With over 23,000 hectares, Germany is home of the world’s largest vineyard area dedicated to Riesling. Riesling is predestined for northerly wine-growing regions and grows in all 13 German regions. Depending on type of soil and microclimate, it yields grapes that produce wines with extremely diverse nuances. They range from bone dry to lusciously sweet and from everyday wines to rare, high-quality collectibles. A “typical” Riesling is reminiscent of peach or apple on the nose, and has pronounced acidity. It is fantastic for food pairing and sparkling wine production.
Known for their approachable, light and refreshing taste, Müller-Thurgau wines make for easy, everyday drinking. Bred in 1882 by Professor Hermann Müller (1850-1927) from the Swiss canton Thurgau, this namesake wine now accounts for about 12% of Germany’s vineyard area and is grown in all 13 German wine-growing regions. The wines have a light Muscat tone, usually mild acidity, and sometimes, a flowery bouquet.
Although it is a mutation of Pinot Noir and has pinkish skin, Grauburgunder is a white wine grape. It produces pale to golden yellow wines reminiscent of mango, nuts, almonds, and quince. It is vinified in stainless steel or oak, and typically denotes a dry, medium-bodied wine with fairly lively acidity. Germany now ranks third worldwide in terms of vineyard area devoted to Pinot Gris.
Weissburgunder wines’ fresh acidity and delicate fruitiness make it not only an ideal food wine, but also a light summer wine. A white mutation of Pinot Gris, the grape has shown a steady upswing for several decades; its area has doubled within the past ten years, with Germany having the second highest number of plantings after Italy. German Pinot Blanc is typically vinified dry and have a slightly nutlike aroma.
Subtle in aroma and mild in acidity, hearty, fairly neutral Silvaner is an excellent food pairing wine. The wines are sometimes earthy and powerful, and are prized for being juicy and mouth-filling. The widespread cultivation of Silvaner dates from the early 19th century, and it was once the most important grape variety in Germany. It has long been a traditional variety in Rheinhessen and Franken.
This Trollinger x Riesling crossing was only first introduced in the early 1970s but already saw its peak in 1992. Since then the number of plantings has declined. Known as Riesling’s “little cousin,” this aromatic wine is perfect for everyday drinking with aromas of pear, apple, currant, apricot, and more, and can be vinified dry to sweet.
Chardonnay, one of the most popular grape varieties in the world, is cultivated in virtually all wine-growing countries. In Germany, the grape was added to the list of officially permitted varietals in 1991, and has slowly but surely gained ground. Thus far, results have been good and even impressive in areas where the Pinot family has played an important role, such as Baden or the Pfalz. Most Chardonnays are vinified dry, fermented and/or aged in stainless steel or barrique casks. Fresh, fruity Chardonnays are also used for sparkling wine production.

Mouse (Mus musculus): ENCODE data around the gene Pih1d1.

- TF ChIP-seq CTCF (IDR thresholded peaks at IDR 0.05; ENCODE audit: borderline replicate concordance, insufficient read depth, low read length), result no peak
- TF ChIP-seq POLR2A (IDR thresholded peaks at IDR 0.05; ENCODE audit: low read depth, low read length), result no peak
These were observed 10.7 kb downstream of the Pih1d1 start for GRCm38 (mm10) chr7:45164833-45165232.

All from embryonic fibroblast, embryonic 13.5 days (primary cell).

Bacchus is a crossing of Silvaner, Riesling, and Müller-Thurgau, bred in the 1930s. Its floral Muscat tone is reminiscent of Scheurebe, and it is often fruity and crisp. This grape quickly became a favorite of growers as it ripens faster than many other varietals and is one of the more easy-going grapes. The wines are often vinified with some residual sugar and are rich in extract.
Scheurebe’s history is a bit of a mystery as DNA profiling revealed that this varietal is likely a cross between an unknown wild grape and Riesling. Its intense bouquet is reminiscent of black currant, peach, or ripe pear, and it goes well with aromatic, spicy foods, from appetizer to dessert as wines can be produced in numerous styles from various ripeness levels. In recent years, there has been an increasing tendency to produce drier-style Scheurebe, which is quite similar to Sauvignon Blanc. Professor Georg Scheu bred it in 1916 in Rheinhessen, and Germany’s largest wine-growing region became a stronghold for the varietal.
Gutedel has been grown for 5,000 years, making it one of the oldest cultivated grape varieties in the world. In Germany, the grape dates back to the early 17th century. Gutedel achieved its international popularity as one of the most delicious and easy to drink table wines with unique expression of terroir. In southern Baden, it has maintained a local specialty.
Although this white grape is grown primarily in southwestern France, it is now cultivated around the world, including in Germany! The grape has been planted in Baden since around 1830, and some of today’s German Sauvignon Blanc wines have received high marks at international tastings. This grape is highly regarded and loved because of its breadth of aromas and flavors along with a fairly pronounced acidity.
Gewürztraminer, also known as Roter Traminer, is one of the oldest grape varieties still cultivated; it was documented in Germany in the 16th century. The thick-skinned, light red grape can reach high levels of ripeness and produce fine, perfumed white wines, straw to golden yellow in color. Gewürztraminer is known for being mild in acidity and very aromatic with notes of acacia blossoms, violets, honey, and more.
Many historians feel that the Romans brought Elbling to Germany more than 2,000 years ago. In Germany today, Elbling is a specialty cultivated almost exclusively in the Mosel region. These simple wines are light, fairly neutral, and often effervescent with delicate aromas reminiscent of apple.